My review of Tim Keller’s prequel to The Reason for God. (Also posted in April 2017 edition of TGC Journal Themelios)
Tim Keller’s 2008 New York Times Bestseller, The Reason for God: Belief in an Age of Skepticism, is what first propelled him into the international spotlight. The Reason for God sought to make skeptics ‘doubt their doubts’ about Christianity by holding them up to the same intellectual scrutiny as to which they held Christianity.
While The Reason for God impacted many interested in Christianity or at least in its consideration, Keller realized it was not written for those who do not deem Christianity “relevant enough to be worth their while” (4). Such people would never pick it up, but rather dismiss Christianity altogether as a “blind faith in an age of science, reason, and technology” or believing “fewer and fewer people will feel the need for religion and it will die out” (4). Keller’s newest book, Making Sense of God: An Invitation to the Skeptical, is directed at those people, serving as The Reason for God’s prequel.
Keller’s main point for both books is to explain how Christianity makes sense emotionally, culturally, and rationally. Naturally, The Reason for God discussed the rational, while Making Sense of God focuses on the emotional and cultural, making the case for Christianity’s relevance in both spheres.
Creating a True Secular Safe Space for Discussion
Making Sense of God addresses skeptic objections to faith by attempting to create a true secular “safe space” for those exploring faith and ideas. Keller argues that such a space is needed since there is no “truly secular state” in which all beliefs and ideas can be presented in mutual respect and peace (3). Keller frames this safe space on page 50:
“Rather than unfairly asking only religious people to prove their views, we need to compare and contrast religious beliefs and their evidences with secular beliefs and theirs. We can and should argue about which beliefs account for what we see and experience in the world. We can and should debate the inner logical consistency of belief systems, asking whether they support or contradict one another. We can and should consult our deepest intuitions.”
Making Sense of God is divided in three parts:
- Part 1 (Why Does Anyone Need Religion) exposes erroneous thinking that secularism and human advancement is swallowing up religion and argues that secularism and religion are both founded on faith.
- Part 2 (Religion Is More Than You Think It Is) tests both skepticism and faith by examining what they mean for our meaning in life, satisfaction from life, individuality, finding your true self, hope, morality, and justice—issues of profound importance for every person, regardless of worldview.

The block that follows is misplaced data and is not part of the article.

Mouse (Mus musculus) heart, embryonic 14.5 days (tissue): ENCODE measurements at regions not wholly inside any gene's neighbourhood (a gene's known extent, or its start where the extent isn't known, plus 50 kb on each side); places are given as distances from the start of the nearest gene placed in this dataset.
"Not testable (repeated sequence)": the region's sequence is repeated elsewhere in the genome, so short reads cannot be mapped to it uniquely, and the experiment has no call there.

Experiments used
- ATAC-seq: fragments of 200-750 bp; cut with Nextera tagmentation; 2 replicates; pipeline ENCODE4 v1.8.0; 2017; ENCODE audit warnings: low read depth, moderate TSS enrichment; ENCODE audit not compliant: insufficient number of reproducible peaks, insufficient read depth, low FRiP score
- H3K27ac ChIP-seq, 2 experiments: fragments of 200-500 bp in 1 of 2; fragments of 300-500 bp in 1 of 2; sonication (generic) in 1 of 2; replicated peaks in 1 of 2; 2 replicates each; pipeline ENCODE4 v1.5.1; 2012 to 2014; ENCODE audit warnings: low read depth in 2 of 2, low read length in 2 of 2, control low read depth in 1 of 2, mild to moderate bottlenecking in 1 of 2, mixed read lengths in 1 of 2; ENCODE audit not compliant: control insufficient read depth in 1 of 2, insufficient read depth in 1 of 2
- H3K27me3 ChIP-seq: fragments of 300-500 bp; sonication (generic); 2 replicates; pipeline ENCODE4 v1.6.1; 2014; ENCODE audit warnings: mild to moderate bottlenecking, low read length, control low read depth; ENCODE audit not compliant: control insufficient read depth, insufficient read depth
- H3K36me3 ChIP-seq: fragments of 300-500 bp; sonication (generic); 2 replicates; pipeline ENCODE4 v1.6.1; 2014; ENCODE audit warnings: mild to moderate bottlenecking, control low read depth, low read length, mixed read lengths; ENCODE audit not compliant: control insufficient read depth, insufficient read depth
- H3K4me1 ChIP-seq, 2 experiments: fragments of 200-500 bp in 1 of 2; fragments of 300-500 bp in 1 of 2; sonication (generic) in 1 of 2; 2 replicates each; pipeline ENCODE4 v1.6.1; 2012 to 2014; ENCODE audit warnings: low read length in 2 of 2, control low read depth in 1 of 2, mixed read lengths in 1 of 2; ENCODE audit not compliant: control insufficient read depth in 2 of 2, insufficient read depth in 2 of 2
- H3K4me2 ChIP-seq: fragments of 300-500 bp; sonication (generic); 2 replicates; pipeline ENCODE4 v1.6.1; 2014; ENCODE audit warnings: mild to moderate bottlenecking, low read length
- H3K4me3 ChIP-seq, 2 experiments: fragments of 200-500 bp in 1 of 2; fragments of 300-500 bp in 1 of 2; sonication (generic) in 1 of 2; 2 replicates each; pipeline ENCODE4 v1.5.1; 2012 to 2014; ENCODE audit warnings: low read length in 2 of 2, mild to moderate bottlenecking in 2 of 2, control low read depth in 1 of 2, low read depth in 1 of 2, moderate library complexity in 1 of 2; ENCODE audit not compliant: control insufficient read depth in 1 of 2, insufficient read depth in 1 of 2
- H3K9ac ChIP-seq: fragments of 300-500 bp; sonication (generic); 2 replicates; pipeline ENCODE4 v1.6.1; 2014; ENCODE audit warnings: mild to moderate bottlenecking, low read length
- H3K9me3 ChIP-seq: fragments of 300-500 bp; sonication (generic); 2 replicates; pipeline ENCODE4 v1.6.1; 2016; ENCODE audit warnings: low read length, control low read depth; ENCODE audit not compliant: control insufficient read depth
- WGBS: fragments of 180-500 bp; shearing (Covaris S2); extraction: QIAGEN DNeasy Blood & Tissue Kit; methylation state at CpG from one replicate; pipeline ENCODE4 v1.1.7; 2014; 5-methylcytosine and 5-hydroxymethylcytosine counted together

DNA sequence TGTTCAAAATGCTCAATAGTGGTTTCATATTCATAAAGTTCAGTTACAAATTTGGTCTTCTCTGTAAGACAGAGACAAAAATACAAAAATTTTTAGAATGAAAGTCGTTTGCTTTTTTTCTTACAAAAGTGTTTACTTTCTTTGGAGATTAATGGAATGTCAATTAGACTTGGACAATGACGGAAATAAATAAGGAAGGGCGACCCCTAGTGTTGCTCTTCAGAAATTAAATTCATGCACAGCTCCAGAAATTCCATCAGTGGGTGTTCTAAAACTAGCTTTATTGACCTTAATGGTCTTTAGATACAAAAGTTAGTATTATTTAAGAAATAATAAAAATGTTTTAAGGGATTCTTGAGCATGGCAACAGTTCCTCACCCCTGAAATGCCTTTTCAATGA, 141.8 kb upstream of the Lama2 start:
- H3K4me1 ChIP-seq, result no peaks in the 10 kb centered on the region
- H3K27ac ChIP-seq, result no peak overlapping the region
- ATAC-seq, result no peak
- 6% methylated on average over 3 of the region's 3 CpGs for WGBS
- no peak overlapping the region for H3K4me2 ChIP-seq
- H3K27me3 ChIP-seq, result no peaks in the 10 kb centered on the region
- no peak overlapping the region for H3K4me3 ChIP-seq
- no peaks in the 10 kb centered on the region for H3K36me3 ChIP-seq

- Part 3 (Christianity Makes Sense) does what one would expect: make the case for Christianity’s reasonableness by first testing reasonableness for belief in God and then belief in Christianity.
Keller doesn’t typically explain the flaws of secularism and skepticism through use of Scripture, but rather interacts with a diverse range of sources from a variety of fields: including scientists, secularist thinkers, philosophers, artists, and musicians. I appreciate Keller’s generosity and humility in both seeking and describing truth. This generosity drove me to a deeper understanding of the nature of his critique. Examples of this comes when explaining how many non-religious people are actually more moral and kind than religious people, or when he cites Nietzsche to prove his points.
There are many features of Keller’s writing that makes it easy to see why he is a bestselling author: clarity of argument, deep knowledge of the secular belief systems he interacts with, a smattering of powerful illustrations and quotations, and a compelling presentation of the God who provides realistic and compelling answers to life’s issues. Keller’s writing both feeds the intellect and stirs the soul.
Why skeptics should read this book
If you are a skeptic, I hope you take Keller’s invitation to enter the secular safe space he seeks to create. Read this book and honestly think through his analysis. See if you agree with him that the secular worldview can’t describe why good things like courage and love exist, why we need morals and on what basis they come, nor truly provide lasting satisfaction that can hold the weight of intense suffering.
By doing so you might find yourself among the many mentioned in the book, both committed skeptics and converts to Christianity, who have thanked Keller for exposing flawed presuppositions and sharpening their grasp on reality.
Why believers should read this book
Keller is masterful at examining secularism and skepticism with a surgeon’s precision. Like its predecessor, this book is a must read for communicators of the faith and believers trying to live faithfully in a secular age. You will know how to engage skeptics better by understanding the thought processes that drive their beliefs and decisions. If you are like me, you will also be convicted and discouraged by seeing how our secular culture has influenced you.
Most important of all, Keller’s work will make you more confident that the God of Christianity is not only relevant for today, but the only One that makes broken humans whole and human existence in this crazy world understandable.
Title: Making Sense of God: An Invitation to the Skeptical
Author: Timothy Keller
Rating: 5 Stars